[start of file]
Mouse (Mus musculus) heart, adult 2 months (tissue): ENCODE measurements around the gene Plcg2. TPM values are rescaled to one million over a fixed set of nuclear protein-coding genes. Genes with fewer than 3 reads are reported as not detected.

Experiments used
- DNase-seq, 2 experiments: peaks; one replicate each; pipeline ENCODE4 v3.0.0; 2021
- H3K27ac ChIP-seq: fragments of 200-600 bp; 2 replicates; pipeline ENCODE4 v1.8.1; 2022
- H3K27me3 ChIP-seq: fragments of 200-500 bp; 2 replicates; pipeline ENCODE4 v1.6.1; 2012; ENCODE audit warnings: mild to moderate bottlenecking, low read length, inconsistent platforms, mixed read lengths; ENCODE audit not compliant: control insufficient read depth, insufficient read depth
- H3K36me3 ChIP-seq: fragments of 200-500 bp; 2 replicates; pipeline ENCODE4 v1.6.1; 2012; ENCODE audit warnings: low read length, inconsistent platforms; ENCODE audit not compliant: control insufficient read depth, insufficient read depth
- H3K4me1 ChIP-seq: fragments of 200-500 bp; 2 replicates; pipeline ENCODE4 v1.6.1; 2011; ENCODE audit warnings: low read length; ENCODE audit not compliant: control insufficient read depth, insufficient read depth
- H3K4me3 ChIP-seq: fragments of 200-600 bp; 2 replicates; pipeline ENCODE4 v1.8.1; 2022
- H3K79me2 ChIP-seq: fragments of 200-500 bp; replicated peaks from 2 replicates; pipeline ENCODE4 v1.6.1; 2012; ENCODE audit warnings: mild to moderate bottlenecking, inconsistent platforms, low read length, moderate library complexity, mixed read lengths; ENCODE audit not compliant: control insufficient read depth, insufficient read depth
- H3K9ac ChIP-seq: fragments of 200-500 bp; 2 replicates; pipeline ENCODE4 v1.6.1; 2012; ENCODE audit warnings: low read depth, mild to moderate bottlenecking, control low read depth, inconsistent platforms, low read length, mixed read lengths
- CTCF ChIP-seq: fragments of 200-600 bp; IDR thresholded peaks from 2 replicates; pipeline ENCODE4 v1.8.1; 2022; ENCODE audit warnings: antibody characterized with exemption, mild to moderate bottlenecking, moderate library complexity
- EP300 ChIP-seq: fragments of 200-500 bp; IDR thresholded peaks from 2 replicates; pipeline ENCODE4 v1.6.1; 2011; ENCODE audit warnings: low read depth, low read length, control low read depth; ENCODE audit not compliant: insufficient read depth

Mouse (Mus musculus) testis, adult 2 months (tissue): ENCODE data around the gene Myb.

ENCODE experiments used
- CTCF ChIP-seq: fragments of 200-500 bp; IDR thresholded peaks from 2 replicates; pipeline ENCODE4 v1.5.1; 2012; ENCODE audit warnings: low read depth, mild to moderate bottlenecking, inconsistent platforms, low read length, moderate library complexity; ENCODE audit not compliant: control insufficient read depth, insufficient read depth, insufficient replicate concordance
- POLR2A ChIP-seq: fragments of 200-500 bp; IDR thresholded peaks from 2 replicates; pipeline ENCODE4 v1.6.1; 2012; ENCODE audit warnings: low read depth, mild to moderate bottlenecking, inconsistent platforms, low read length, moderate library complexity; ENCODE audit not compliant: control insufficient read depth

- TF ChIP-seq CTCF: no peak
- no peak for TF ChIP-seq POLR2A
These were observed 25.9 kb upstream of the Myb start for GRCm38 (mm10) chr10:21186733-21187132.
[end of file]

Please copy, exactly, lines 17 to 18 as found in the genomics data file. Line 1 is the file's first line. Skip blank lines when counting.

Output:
- TF ChIP-seq CTCF: no peak
- no peak for TF ChIP-seq POLR2A